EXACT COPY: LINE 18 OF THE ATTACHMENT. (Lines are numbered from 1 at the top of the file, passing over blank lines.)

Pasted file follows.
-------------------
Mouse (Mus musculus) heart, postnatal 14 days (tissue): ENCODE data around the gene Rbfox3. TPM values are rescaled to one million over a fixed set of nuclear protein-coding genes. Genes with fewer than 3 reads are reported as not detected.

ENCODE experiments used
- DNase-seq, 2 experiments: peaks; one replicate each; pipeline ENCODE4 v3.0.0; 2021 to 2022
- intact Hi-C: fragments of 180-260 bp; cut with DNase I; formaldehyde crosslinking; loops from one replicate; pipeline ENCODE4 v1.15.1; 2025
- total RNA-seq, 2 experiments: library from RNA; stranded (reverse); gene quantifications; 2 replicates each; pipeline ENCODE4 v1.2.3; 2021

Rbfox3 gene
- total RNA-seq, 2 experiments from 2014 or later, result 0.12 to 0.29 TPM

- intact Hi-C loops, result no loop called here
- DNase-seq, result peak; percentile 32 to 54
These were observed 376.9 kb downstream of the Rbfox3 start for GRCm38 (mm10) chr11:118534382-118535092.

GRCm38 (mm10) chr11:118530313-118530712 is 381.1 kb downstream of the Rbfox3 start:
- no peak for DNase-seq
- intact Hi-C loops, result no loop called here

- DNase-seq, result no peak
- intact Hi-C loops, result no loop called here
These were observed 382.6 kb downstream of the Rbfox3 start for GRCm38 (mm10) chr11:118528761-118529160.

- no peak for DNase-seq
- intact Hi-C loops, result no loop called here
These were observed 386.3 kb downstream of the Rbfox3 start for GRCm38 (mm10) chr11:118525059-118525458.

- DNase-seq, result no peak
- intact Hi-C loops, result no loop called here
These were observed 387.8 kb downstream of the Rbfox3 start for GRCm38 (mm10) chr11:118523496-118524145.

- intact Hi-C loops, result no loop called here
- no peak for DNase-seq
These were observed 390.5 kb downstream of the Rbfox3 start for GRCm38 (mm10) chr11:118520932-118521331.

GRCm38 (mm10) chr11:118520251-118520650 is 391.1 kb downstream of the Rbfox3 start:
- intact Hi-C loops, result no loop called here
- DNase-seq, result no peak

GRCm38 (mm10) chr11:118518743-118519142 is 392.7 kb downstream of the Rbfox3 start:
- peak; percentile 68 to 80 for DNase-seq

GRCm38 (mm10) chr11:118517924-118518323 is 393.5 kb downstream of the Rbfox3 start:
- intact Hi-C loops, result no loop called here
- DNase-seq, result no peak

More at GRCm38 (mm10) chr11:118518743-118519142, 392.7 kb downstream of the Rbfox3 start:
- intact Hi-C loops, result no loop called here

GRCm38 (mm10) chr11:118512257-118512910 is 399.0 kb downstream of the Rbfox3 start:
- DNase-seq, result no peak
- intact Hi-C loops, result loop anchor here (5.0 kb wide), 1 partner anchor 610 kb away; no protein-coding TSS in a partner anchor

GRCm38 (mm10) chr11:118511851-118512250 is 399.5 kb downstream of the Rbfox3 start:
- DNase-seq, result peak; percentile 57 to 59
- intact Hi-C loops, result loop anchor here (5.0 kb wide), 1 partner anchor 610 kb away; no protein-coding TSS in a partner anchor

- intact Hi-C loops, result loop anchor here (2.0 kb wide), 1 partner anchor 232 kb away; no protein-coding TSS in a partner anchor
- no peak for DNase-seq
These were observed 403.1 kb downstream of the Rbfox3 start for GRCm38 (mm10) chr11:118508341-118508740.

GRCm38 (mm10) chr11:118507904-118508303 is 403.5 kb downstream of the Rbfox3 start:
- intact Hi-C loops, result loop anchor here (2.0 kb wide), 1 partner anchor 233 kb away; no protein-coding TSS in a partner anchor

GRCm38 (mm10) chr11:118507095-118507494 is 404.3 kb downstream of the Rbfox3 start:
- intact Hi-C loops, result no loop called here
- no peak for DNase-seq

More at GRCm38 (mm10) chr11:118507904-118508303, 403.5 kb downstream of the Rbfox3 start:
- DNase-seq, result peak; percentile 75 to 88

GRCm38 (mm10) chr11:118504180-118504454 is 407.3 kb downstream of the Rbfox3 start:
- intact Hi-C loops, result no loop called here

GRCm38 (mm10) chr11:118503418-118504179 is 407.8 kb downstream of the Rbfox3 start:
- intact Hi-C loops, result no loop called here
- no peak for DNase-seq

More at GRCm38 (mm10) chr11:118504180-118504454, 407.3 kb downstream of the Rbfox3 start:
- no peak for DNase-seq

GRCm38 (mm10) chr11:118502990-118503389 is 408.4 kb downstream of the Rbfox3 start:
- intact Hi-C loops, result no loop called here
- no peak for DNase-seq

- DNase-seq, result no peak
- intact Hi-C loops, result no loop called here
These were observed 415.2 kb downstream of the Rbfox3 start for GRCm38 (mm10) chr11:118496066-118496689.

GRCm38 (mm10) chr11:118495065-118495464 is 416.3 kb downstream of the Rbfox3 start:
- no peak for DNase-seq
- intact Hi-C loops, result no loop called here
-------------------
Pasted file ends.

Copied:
- intact Hi-C loops, result no loop called here